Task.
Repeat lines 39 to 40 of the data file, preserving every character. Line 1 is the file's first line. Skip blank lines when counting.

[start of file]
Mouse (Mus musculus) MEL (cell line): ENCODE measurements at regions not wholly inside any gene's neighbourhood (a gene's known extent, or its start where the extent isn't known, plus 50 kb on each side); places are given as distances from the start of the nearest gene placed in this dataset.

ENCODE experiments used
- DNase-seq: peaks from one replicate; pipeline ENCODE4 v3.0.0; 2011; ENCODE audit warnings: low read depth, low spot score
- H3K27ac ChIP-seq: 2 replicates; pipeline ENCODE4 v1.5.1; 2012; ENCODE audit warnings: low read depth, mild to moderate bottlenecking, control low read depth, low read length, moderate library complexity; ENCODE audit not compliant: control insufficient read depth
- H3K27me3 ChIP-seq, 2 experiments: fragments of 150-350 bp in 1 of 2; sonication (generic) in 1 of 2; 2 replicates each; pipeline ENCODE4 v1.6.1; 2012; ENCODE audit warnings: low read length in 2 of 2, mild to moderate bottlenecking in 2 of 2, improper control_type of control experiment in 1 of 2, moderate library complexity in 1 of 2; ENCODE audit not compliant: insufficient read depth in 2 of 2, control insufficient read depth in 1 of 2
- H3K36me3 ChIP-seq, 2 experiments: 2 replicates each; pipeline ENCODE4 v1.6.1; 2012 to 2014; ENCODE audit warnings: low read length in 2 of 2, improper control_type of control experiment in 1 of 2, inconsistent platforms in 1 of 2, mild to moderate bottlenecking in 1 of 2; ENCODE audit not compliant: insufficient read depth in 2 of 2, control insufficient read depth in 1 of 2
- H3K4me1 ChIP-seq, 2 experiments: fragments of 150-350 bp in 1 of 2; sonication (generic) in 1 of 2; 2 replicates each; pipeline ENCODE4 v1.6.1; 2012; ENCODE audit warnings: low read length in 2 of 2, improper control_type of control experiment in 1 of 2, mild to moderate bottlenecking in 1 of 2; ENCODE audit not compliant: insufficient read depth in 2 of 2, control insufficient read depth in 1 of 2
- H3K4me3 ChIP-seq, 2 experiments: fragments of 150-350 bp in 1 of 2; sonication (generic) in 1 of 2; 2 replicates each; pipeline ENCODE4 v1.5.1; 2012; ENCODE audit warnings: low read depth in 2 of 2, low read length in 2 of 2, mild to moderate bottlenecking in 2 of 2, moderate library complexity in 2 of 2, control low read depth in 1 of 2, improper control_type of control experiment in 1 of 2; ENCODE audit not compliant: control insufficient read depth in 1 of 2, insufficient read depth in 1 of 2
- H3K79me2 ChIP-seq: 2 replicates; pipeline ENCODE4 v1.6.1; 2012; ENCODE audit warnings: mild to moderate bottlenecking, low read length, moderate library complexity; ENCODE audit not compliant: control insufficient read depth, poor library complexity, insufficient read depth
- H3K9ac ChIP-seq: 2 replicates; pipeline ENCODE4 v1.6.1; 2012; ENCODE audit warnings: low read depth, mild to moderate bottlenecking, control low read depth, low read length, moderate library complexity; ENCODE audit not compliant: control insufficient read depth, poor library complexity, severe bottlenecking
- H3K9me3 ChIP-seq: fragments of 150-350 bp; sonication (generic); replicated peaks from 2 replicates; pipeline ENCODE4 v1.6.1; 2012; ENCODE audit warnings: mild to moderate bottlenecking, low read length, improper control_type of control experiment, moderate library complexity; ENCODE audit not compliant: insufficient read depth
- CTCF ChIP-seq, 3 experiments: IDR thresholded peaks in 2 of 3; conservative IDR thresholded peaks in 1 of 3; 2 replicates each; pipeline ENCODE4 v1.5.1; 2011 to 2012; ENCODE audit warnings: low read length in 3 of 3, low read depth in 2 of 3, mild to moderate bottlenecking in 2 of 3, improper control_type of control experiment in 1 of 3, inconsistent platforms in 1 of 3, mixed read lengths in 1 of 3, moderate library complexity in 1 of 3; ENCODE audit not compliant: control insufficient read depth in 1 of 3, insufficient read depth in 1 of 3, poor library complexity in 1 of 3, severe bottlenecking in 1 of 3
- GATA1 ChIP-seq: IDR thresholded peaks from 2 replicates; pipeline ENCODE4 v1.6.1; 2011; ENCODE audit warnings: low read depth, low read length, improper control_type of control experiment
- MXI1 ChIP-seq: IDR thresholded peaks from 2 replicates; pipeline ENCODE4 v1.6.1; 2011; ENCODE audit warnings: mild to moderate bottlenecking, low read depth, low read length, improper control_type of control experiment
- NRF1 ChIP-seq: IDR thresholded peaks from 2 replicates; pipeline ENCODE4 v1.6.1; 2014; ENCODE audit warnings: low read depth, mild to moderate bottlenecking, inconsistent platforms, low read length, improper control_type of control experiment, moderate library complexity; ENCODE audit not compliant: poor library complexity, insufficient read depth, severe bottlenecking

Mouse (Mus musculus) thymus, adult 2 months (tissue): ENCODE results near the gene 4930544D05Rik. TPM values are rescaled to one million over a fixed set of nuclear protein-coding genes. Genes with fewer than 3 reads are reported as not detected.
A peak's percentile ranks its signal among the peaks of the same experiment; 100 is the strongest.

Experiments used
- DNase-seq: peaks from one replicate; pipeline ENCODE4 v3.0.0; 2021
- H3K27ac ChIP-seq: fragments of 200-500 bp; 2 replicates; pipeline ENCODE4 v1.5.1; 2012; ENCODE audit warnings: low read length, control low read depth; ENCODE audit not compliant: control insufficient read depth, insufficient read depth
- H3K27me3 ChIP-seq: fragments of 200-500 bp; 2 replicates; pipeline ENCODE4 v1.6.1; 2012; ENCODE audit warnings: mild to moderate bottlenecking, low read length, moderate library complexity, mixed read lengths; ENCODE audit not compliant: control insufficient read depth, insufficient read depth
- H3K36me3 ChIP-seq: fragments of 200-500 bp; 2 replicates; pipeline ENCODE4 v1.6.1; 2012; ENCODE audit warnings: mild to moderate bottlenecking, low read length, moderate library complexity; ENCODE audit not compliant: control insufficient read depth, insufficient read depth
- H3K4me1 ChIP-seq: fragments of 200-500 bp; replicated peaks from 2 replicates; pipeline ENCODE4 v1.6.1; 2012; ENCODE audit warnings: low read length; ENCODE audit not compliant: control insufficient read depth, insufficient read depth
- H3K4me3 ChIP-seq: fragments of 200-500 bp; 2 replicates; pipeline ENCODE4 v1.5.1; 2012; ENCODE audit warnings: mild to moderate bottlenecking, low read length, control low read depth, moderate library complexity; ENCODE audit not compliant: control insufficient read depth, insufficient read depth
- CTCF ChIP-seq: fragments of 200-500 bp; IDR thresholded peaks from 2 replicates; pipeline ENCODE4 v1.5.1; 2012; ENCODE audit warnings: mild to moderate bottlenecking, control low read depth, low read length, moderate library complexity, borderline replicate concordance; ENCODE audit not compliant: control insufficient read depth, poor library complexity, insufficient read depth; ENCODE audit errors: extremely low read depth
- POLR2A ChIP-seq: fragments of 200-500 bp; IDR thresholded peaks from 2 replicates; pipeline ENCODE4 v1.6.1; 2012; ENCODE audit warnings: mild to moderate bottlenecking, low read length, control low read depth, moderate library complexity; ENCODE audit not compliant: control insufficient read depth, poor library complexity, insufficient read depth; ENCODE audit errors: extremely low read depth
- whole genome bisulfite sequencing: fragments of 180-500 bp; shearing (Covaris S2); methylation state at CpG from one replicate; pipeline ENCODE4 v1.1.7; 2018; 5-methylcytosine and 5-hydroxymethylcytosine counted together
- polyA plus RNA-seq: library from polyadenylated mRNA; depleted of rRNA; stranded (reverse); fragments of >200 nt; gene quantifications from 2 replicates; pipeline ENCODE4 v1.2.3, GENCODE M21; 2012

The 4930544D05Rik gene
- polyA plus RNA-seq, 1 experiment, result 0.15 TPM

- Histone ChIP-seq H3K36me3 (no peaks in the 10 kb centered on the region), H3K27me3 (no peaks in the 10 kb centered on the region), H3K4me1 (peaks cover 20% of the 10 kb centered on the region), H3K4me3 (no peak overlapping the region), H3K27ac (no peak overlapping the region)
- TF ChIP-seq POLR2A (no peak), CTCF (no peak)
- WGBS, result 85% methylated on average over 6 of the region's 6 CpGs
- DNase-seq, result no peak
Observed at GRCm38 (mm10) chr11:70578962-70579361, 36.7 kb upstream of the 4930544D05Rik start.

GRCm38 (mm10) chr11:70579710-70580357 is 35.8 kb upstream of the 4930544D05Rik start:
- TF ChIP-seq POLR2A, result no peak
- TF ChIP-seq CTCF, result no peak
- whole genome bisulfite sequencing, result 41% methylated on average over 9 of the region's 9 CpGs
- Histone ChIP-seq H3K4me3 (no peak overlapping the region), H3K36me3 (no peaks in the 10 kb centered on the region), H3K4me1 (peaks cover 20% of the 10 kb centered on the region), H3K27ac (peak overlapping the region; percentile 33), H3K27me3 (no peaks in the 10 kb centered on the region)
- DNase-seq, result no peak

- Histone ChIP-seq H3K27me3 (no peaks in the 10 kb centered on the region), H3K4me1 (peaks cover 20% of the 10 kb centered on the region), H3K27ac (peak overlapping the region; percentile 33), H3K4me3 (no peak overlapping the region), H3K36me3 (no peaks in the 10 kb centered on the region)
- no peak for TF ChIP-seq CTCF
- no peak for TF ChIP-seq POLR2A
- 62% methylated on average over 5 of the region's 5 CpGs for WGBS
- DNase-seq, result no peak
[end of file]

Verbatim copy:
- whole genome bisulfite sequencing, result 41% methylated on average over 9 of the region's 9 CpGs
- Histone ChIP-seq H3K4me3 (no peak overlapping the region), H3K36me3 (no peaks in the 10 kb centered on the region), H3K4me1 (peaks cover 20% of the 10 kb centered on the region), H3K27ac (peak overlapping the region; percentile 33), H3K27me3 (no peaks in the 10 kb centered on the region)